If I were to ask you to define time, could you do it in a way that really satisfies? For example, some have defined as “the measure of change.” Well, OK, but that doesn’t satisfy, does it? Ultimately time is deeply mysterious; our attempts to nail it down in words betray its depths more so than reveal it.
The ancient Greeks had at least three different words for time:
Chronos is close to what we call “clock time.” It answers the question of where we are on the scale used to note sequential time. For example, 3:00 PM refers to an agreed point in the middle of the afternoon.
Kairos is related to our concept of something being “timely.” There is often a particularly fitting or opportune moment for something. We might say “It was time to move on,” or “It was time to retire.”
Aeon refers to the fullness of time or to “the ages.” It is akin to our notion of eternity, not as an inordinately long time but as a comprehensive experience of all time summed up as one. Only God experiences this fully, but we can grasp aspects of it. For example, we can look back on our life as a whole and see how many different things worked to get us to where we are now. In so doing, we can come up with a comprehensive meaning to the events of the past. Although the future is hidden from us, we can still conceive of it and steer our lives intelligently toward it. God sees the past, present, and future all at once. Thus, God alone has aeon in its full and perfect sense.
The book of Ecclesiastes speaks beautifully to both kairos and aeon. In its most familiar lines it expresses the kairos notion that there is a fitting time for all things:
There is an appointed time for everything,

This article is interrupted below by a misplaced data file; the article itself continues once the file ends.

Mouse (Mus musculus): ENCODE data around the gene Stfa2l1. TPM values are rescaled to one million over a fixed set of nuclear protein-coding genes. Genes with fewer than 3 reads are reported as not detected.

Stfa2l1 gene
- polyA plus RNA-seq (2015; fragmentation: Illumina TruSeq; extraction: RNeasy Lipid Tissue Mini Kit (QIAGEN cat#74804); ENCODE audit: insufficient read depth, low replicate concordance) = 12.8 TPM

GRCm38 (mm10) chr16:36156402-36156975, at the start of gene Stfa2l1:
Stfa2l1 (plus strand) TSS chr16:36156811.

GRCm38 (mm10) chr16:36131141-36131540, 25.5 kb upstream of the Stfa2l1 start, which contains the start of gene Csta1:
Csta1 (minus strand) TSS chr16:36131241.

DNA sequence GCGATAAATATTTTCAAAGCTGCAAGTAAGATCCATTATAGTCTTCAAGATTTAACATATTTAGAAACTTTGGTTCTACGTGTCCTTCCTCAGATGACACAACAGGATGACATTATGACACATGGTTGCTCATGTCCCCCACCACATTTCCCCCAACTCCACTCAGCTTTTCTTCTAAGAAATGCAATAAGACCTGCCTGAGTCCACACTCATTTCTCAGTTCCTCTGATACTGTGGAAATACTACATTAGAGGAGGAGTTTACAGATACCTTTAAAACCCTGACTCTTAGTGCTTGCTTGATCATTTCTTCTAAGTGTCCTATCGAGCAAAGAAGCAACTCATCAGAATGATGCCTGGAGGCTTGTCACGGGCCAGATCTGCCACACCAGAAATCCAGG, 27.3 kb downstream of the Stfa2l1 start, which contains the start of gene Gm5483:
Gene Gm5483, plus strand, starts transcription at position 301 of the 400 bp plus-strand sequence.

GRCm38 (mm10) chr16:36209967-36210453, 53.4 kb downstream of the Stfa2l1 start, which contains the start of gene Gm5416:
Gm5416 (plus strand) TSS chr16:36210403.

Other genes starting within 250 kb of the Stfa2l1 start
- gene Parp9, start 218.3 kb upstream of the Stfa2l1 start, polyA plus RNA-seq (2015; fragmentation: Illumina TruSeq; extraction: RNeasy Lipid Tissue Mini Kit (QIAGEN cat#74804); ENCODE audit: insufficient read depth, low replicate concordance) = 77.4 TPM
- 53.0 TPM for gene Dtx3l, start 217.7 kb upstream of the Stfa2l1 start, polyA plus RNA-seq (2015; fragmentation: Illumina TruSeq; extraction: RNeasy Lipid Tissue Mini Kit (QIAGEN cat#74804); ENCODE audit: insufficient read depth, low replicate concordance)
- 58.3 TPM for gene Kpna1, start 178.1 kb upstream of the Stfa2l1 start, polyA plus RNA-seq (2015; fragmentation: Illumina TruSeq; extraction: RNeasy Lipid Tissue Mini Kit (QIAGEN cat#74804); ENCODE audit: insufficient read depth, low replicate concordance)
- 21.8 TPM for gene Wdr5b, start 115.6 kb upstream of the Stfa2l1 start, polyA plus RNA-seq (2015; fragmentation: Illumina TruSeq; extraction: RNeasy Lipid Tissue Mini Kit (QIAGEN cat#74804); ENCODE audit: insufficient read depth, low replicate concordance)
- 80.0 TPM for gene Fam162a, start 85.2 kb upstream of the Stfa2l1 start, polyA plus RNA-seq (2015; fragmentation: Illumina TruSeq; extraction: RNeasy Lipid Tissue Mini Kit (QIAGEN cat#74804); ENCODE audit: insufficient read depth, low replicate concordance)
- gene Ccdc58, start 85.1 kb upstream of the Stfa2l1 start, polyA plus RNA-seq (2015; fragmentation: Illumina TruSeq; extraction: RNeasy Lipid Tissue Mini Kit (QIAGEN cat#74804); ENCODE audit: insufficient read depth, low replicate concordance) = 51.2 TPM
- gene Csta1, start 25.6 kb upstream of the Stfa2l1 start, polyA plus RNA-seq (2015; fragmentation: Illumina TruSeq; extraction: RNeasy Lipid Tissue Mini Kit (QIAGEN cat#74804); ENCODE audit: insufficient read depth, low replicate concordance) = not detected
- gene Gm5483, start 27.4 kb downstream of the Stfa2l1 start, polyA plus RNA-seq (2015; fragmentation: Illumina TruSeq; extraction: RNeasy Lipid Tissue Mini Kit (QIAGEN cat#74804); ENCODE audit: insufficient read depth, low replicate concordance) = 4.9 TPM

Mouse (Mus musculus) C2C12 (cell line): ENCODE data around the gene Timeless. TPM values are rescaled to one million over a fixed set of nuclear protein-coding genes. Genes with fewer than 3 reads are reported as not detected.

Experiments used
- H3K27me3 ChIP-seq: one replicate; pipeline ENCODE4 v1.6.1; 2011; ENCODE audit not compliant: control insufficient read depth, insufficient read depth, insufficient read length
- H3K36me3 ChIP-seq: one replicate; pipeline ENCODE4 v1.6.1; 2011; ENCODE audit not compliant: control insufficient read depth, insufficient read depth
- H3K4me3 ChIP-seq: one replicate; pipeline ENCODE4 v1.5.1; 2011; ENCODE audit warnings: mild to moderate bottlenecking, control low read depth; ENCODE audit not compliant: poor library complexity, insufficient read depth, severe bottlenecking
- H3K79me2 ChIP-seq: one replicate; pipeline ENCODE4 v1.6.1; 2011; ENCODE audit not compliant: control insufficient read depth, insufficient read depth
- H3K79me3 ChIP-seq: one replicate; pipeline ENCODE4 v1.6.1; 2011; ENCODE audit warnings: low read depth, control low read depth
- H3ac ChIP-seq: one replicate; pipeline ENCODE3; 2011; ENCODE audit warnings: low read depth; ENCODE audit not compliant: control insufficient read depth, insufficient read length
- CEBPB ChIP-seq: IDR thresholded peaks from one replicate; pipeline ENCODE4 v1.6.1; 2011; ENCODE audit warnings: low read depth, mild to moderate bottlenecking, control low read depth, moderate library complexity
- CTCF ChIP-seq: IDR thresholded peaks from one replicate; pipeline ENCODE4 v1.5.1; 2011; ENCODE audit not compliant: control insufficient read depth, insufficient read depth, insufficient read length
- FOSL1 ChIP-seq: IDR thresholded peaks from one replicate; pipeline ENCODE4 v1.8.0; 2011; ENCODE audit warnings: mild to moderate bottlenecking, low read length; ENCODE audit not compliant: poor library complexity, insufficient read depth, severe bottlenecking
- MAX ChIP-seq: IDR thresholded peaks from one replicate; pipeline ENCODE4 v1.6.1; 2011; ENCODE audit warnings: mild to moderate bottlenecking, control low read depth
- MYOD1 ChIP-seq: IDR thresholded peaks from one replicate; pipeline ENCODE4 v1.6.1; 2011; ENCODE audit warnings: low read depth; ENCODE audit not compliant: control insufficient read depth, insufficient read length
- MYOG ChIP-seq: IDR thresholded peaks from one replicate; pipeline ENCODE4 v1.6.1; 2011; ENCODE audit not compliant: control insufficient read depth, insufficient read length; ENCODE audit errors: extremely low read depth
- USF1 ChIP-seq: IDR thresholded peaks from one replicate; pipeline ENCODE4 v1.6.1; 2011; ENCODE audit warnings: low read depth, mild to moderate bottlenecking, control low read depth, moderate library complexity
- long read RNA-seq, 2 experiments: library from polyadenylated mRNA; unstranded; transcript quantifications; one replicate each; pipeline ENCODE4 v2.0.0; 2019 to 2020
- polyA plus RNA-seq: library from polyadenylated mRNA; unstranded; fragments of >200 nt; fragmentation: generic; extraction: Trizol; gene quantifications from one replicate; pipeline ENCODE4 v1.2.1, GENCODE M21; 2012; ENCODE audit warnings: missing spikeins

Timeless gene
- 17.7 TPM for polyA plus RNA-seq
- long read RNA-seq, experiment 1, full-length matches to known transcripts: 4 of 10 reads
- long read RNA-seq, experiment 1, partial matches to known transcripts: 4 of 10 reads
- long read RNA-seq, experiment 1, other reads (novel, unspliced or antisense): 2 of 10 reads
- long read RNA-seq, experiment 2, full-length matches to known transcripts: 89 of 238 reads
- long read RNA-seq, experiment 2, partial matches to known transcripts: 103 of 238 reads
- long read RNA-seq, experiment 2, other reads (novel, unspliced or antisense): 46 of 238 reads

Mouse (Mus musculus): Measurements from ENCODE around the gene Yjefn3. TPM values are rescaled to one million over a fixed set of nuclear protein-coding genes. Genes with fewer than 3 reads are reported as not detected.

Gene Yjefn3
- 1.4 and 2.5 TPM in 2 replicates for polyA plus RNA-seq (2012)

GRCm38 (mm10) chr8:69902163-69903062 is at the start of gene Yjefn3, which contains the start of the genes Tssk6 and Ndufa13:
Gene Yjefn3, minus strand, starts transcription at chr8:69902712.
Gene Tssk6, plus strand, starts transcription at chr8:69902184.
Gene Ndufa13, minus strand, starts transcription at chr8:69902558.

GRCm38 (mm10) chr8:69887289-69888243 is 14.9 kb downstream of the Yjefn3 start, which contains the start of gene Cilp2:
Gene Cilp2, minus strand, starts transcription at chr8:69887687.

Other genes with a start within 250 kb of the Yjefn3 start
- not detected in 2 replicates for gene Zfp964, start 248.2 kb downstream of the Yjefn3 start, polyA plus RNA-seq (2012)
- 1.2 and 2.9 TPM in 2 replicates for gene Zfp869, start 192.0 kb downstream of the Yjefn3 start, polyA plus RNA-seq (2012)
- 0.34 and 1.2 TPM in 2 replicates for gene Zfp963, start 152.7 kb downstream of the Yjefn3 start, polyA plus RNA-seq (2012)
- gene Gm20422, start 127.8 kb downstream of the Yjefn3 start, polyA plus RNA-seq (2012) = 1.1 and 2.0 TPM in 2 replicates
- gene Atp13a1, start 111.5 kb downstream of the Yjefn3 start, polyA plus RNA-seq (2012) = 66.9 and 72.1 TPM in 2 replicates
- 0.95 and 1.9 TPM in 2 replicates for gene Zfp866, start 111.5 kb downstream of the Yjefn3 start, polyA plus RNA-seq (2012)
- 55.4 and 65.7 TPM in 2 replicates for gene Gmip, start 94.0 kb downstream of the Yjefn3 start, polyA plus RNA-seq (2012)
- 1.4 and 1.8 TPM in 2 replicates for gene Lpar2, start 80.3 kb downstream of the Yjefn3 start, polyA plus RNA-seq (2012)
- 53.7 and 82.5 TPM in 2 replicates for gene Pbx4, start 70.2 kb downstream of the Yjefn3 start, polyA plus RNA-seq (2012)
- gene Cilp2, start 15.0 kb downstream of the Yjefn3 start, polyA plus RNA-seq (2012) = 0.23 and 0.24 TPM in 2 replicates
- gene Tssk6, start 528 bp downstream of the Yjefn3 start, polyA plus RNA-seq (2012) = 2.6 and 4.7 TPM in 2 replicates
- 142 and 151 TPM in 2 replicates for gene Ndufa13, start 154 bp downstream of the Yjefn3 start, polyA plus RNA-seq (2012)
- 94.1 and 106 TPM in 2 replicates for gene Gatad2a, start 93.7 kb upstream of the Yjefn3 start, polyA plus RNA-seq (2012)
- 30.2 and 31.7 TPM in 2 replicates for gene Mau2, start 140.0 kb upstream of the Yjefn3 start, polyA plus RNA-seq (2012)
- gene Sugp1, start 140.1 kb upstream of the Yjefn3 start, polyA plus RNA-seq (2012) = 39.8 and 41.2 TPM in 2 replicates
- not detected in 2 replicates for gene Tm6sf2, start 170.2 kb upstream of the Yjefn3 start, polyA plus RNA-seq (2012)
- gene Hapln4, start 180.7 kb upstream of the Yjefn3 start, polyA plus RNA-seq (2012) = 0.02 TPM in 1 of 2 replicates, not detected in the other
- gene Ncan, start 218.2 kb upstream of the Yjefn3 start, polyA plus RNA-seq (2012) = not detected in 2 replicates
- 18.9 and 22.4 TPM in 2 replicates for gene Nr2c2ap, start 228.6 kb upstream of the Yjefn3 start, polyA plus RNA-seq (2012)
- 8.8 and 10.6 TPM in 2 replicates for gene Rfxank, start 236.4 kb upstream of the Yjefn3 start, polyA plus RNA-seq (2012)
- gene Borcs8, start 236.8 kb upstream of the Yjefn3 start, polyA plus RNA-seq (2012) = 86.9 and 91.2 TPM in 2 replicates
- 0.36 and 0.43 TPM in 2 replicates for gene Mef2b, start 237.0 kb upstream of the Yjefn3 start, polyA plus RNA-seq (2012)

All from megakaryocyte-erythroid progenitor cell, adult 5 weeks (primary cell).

and a time for every affair under the heavens.
A time to be born, and a time to die;
a time to plant, and a time to uproot the plant.
A time to kill, and a time to heal;
a time to tear down, and a time to build.
A time to weep, and a time to laugh;
a time to mourn, and a time to dance.
A time to scatter stones, and a time to gather them;
a time to embrace, and a time to be far from embraces.
A time to seek, and a time to lose;
a time to keep, and a time to cast away.
A time to rend, and a time to sew;
a time to be silent, and a time to speak.
A time to love, and a time to hate;
a time of war, and a time of peace.
…I have seen the business that God has given to mortals to be busied about. God has made everything appropriate to its time … (Ecclesiastes 3:1-11a).
We can all sense the truth of these lines; certain things are fitting certain times. We are startled, grieved, and even offended when things take place outside of our expectations. That we all have this sense is clear, but where it comes from is less so.
Chapter 3 of Ecclesiastes continues on to describe the much more mysterious concept of aeon, the fullness of time: